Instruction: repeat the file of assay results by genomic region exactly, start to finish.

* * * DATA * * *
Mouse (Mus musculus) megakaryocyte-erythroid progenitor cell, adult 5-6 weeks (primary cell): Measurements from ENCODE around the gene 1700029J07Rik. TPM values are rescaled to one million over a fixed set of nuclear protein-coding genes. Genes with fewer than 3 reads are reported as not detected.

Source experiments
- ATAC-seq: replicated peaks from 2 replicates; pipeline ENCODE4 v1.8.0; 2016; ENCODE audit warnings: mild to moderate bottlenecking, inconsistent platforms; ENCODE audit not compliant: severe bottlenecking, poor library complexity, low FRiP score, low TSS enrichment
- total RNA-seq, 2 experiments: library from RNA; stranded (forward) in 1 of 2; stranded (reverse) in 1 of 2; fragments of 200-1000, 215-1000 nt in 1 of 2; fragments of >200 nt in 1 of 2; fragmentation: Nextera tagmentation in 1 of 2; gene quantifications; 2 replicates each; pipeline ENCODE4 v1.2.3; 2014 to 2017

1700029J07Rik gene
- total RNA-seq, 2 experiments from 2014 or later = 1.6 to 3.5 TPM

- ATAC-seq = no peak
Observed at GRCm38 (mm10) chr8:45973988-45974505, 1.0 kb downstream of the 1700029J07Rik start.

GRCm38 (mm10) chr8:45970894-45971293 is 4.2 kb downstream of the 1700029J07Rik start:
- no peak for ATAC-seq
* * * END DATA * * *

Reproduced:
Mouse (Mus musculus) megakaryocyte-erythroid progenitor cell, adult 5-6 weeks (primary cell): Measurements from ENCODE around the gene 1700029J07Rik. TPM values are rescaled to one million over a fixed set of nuclear protein-coding genes. Genes with fewer than 3 reads are reported as not detected.

Source experiments
- ATAC-seq: replicated peaks from 2 replicates; pipeline ENCODE4 v1.8.0; 2016; ENCODE audit warnings: mild to moderate bottlenecking, inconsistent platforms; ENCODE audit not compliant: severe bottlenecking, poor library complexity, low FRiP score, low TSS enrichment
- total RNA-seq, 2 experiments: library from RNA; stranded (forward) in 1 of 2; stranded (reverse) in 1 of 2; fragments of 200-1000, 215-1000 nt in 1 of 2; fragments of >200 nt in 1 of 2; fragmentation: Nextera tagmentation in 1 of 2; gene quantifications; 2 replicates each; pipeline ENCODE4 v1.2.3; 2014 to 2017

1700029J07Rik gene
- total RNA-seq, 2 experiments from 2014 or later = 1.6 to 3.5 TPM

- ATAC-seq = no peak
Observed at GRCm38 (mm10) chr8:45973988-45974505, 1.0 kb downstream of the 1700029J07Rik start.

GRCm38 (mm10) chr8:45970894-45971293 is 4.2 kb downstream of the 1700029J07Rik start:
- no peak for ATAC-seq